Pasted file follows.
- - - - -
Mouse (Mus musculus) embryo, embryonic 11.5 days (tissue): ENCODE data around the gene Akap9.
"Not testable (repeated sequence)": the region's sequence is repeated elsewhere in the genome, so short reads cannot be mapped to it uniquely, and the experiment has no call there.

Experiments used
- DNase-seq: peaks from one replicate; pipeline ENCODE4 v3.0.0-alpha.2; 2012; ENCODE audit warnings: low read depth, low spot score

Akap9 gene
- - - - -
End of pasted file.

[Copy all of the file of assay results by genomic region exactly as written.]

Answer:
Mouse (Mus musculus) embryo, embryonic 11.5 days (tissue): ENCODE data around the gene Akap9.
"Not testable (repeated sequence)": the region's sequence is repeated elsewhere in the genome, so short reads cannot be mapped to it uniquely, and the experiment has no call there.

Experiments used
- DNase-seq: peaks from one replicate; pipeline ENCODE4 v3.0.0-alpha.2; 2012; ENCODE audit warnings: low read depth, low spot score

Akap9 gene